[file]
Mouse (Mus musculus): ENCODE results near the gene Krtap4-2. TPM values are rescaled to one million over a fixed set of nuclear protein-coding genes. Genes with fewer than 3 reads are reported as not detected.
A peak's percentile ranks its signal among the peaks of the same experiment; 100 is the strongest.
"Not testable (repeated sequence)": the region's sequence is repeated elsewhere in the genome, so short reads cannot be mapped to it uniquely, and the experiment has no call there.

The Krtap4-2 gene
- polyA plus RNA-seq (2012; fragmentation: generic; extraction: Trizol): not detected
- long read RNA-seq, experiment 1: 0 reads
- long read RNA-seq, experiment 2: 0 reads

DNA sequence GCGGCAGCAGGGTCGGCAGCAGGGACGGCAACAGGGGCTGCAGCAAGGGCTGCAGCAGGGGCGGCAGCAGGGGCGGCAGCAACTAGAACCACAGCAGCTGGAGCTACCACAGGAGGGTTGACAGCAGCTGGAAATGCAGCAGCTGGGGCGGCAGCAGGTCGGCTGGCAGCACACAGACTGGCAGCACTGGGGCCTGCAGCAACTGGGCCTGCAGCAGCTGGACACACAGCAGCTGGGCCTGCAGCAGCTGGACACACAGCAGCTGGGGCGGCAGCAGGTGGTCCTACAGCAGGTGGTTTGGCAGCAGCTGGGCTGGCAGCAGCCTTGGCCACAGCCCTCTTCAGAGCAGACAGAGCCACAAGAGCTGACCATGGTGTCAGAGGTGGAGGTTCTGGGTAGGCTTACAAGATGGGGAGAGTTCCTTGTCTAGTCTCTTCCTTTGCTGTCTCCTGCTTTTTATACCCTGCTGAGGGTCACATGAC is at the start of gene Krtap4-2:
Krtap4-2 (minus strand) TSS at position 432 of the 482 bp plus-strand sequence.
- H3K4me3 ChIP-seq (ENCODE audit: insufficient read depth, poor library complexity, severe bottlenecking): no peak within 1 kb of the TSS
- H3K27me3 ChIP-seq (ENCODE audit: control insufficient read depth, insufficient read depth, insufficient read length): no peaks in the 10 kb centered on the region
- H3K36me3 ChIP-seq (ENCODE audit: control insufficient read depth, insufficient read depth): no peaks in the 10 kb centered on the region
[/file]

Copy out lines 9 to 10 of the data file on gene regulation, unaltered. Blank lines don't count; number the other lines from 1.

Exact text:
Krtap4-2 (minus strand) TSS at position 432 of the 482 bp plus-strand sequence.
- H3K4me3 ChIP-seq (ENCODE audit: insufficient read depth, poor library complexity, severe bottlenecking): no peak within 1 kb of the TSS